Object Modeling is Vocabulary Design

Andrew Cantos raised some interesting philosophical points in reply to my partially tongue in cheek post The Great Domain Model Debate – Solved the other day. As ever, my short reply turned into a blog post and this is it. Andrew’s point was that there is a metaphorical link between objects in a domain model and elementary particles in some physical system. The ability of these elements to take part in the wider system is often a function of their sheer simplicity rather than being loaded with complex properties. He use the example of Oxygen, as an example of something that can take part in many reactions, but which does not define or characterize those reactions. I extended the metaphor to observe that the same holds true when comparing Anemic Domain Models with their Rich brethren.

I like his metaphor. The metaphor I tend use when I think about this issue is related to human languages. Words are poor carriers of meaning on their own, in the same sense that rich objects are poor carriers of business functionality. A word’s specific value comes within the dynamic context of a sentence. I.e it’s exact meaning and value can only be resolved when composed together in a richer context.

Likewise, the same happens in an OO system – the analogue of the ‘sentence’ here is the thread of execution, or the transaction script or whathaveyou. they give meaning to the data carried by the anemic object. Without that context the object is worthless. What a RDM seeks to do is carry with the object the full set of possible contexts. It also seeks to restrict that set of contexts to a manageable set.

I can sympathize with that aim – ADM’s do little to guarantee that they get used right. RDMs do. However, I think that as with a science, an enterprise system needs to have a commonly agreed shared vocabulary. With that, a greater richness of communication becomes possible. If however, you were restricted in the ways you could use these words, you may have greater precision, but communication would become a chore, and you probably wouldn’t bother.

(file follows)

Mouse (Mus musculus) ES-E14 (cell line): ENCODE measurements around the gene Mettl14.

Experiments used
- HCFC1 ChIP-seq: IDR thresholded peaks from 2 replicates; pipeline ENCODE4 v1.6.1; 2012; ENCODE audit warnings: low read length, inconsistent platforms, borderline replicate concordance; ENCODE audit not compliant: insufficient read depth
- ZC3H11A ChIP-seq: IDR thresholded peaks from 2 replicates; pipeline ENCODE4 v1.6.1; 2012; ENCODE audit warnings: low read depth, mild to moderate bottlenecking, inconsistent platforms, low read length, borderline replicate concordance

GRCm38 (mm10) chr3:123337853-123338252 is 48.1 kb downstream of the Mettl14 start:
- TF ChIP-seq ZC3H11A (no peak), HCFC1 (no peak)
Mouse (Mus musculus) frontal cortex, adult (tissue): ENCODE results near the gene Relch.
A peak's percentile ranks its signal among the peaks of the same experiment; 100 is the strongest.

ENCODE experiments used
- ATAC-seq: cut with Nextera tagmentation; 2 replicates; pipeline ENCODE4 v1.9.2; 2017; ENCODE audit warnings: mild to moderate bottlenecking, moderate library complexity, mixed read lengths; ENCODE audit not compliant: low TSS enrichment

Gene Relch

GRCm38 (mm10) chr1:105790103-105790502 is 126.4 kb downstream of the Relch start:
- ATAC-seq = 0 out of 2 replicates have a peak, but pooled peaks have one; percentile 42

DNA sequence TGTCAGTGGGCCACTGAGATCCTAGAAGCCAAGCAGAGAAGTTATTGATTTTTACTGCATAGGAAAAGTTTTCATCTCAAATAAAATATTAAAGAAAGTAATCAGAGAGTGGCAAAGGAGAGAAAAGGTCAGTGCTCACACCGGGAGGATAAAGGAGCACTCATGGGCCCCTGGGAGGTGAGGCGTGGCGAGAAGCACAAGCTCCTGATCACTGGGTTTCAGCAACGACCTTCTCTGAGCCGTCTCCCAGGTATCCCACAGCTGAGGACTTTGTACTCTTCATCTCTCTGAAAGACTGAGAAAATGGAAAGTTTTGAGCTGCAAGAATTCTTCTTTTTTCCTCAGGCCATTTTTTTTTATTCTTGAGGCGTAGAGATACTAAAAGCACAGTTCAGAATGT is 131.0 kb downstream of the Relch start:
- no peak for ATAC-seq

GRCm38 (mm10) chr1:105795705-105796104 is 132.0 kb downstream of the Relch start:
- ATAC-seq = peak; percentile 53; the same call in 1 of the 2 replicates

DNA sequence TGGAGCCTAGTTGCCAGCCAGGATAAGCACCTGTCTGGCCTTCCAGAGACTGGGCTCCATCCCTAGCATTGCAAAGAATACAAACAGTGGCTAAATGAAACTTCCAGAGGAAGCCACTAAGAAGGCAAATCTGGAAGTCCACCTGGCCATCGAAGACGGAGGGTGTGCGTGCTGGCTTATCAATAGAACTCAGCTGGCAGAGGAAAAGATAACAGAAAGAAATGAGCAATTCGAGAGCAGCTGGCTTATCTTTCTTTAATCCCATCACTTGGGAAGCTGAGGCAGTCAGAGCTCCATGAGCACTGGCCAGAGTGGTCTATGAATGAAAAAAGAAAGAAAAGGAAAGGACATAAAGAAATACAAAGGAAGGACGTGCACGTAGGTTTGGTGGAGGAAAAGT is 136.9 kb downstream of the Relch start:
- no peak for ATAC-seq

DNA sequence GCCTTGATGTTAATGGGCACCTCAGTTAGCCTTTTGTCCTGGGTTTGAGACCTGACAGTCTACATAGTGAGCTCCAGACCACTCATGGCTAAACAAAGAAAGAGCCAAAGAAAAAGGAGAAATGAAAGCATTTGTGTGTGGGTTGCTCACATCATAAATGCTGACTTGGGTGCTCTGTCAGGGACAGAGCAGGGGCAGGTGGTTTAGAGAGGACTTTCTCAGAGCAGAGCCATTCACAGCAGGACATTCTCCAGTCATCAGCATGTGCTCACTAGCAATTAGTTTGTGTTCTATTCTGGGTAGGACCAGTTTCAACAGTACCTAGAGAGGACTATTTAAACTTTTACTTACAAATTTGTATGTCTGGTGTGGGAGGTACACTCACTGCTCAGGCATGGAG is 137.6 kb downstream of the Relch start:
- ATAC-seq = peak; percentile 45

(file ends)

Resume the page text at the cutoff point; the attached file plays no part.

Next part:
You can extend this whole ‘enterprise vocabulary’ metaphor even further. If you look at a typical, poorly coded or governed system, you will often see a situation where there are a multitude of little DTOs all of which contain roughly the same data, but just those fields that are needed to service a given page or screen. This situation is analogous to the situation in an immature science where there are many words freighted with slightly different meanings. Confusion results when a speaker intends different things from the listener. So too in software, where the lack of a commonly agreed object model serves to add confusion to the development process, and to increase he likelihood of errors creeping into a system.

What does this imply? It seems to me that the right approach (assuming the metaphor holds true) is that there ought to be a  well defined, definitive and widely shared object model within an organization. All system should use it, and the organization should mint new classes with great care and forethought. This of course ties in with the efforts of various groups in the Semantic Web area, who are attempting to do just that in domains a widely flung as life sciences and disaster relief. The fact that the efforts are inter-organizational means that there will be less tolerance for poorly advised ‘pragmatism’.

Which can only be a good thing in the long run. Right?